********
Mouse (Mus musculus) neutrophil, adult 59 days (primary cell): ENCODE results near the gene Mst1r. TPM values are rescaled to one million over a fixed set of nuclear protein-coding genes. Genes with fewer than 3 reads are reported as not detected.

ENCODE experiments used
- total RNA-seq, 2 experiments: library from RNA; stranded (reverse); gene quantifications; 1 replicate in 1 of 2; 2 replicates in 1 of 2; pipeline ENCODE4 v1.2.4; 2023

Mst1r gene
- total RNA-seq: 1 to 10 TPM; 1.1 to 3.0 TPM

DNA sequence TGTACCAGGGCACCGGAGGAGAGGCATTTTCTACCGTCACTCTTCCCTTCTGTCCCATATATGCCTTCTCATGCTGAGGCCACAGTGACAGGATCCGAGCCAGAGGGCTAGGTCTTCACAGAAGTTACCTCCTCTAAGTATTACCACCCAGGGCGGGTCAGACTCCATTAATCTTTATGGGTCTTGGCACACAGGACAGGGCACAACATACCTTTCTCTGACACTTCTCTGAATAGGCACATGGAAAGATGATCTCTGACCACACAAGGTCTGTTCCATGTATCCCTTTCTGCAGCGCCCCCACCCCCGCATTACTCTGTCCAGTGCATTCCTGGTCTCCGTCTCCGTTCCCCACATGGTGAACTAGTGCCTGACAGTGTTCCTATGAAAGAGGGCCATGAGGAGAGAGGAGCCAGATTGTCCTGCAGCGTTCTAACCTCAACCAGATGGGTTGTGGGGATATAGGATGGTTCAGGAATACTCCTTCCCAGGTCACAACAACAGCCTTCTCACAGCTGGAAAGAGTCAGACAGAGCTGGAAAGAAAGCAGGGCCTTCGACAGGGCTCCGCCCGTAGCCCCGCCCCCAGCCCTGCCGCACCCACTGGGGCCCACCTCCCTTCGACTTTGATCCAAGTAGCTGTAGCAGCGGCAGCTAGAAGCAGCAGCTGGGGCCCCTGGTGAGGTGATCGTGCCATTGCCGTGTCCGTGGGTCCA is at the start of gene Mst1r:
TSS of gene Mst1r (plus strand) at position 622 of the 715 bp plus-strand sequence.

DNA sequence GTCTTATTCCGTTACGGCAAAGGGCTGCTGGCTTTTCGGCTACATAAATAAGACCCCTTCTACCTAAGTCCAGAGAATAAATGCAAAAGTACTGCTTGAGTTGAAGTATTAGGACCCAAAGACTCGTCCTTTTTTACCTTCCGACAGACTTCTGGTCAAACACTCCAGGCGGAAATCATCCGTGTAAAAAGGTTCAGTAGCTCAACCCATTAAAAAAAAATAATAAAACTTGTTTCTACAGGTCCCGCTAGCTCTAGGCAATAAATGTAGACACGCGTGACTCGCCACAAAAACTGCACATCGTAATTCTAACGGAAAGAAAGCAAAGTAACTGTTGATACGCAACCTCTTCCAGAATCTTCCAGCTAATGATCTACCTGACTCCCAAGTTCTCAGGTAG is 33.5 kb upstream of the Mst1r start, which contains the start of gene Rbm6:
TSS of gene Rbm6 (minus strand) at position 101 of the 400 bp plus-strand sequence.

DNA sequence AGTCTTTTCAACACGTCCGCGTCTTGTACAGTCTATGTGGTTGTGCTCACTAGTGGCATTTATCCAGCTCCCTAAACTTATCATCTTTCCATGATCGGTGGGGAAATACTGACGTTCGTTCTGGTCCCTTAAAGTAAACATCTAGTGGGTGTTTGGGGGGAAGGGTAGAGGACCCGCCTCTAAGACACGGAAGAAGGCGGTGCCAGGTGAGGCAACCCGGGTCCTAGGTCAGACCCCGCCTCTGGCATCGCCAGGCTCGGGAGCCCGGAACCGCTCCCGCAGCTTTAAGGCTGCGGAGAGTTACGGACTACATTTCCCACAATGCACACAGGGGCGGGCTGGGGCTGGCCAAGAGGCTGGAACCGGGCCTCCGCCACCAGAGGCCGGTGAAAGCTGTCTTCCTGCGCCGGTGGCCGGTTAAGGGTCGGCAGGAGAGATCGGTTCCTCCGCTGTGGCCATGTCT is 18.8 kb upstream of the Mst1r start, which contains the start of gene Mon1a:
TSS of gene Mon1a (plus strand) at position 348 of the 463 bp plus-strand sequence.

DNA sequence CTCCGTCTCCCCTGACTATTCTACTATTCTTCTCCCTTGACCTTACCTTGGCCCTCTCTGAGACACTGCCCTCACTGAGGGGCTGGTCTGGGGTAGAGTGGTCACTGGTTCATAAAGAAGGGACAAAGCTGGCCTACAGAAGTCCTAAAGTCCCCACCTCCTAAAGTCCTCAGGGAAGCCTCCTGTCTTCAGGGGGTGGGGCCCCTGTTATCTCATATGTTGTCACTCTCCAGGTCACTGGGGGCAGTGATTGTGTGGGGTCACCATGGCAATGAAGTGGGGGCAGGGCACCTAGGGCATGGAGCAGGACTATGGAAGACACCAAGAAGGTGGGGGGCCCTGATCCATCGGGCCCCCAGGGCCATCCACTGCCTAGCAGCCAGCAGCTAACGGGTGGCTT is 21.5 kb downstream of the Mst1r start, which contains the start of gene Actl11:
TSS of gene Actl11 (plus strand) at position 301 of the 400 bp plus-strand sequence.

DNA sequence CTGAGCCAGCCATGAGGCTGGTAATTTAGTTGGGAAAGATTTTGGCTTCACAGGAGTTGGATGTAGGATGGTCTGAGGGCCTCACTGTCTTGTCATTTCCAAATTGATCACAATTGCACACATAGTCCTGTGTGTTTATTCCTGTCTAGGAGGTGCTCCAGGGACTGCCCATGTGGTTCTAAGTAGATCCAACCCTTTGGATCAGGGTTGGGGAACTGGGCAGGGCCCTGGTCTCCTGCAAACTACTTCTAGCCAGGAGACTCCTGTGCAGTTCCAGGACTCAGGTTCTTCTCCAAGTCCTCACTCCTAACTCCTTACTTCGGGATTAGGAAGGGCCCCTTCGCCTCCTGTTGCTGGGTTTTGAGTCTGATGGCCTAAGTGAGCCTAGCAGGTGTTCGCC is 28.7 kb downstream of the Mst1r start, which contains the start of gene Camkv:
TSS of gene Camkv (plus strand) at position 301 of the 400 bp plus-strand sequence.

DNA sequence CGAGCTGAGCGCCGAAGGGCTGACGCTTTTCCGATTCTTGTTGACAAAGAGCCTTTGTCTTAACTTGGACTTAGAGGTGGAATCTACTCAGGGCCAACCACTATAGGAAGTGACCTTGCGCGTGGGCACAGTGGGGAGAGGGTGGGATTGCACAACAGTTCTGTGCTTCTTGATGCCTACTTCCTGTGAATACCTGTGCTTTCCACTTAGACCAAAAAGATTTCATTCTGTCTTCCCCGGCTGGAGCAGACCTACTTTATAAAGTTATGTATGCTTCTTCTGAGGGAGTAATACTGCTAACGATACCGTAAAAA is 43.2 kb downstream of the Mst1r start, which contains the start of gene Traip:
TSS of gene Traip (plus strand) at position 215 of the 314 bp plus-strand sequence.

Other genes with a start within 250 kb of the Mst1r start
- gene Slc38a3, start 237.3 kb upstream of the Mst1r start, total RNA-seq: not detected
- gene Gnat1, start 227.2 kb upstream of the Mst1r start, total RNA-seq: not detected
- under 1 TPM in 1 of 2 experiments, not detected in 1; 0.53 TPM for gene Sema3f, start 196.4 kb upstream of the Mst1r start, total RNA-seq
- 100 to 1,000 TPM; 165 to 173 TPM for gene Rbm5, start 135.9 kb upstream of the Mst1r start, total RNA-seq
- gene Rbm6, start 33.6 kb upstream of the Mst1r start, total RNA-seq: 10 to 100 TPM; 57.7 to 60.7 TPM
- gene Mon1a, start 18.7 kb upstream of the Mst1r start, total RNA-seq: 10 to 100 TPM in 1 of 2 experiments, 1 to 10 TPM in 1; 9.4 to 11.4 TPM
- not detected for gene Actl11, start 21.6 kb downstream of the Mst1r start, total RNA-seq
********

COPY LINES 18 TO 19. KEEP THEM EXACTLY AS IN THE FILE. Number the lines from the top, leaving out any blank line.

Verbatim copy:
Other genes with a start within 250 kb of the Mst1r start
- gene Slc38a3, start 237.3 kb upstream of the Mst1r start, total RNA-seq: not detected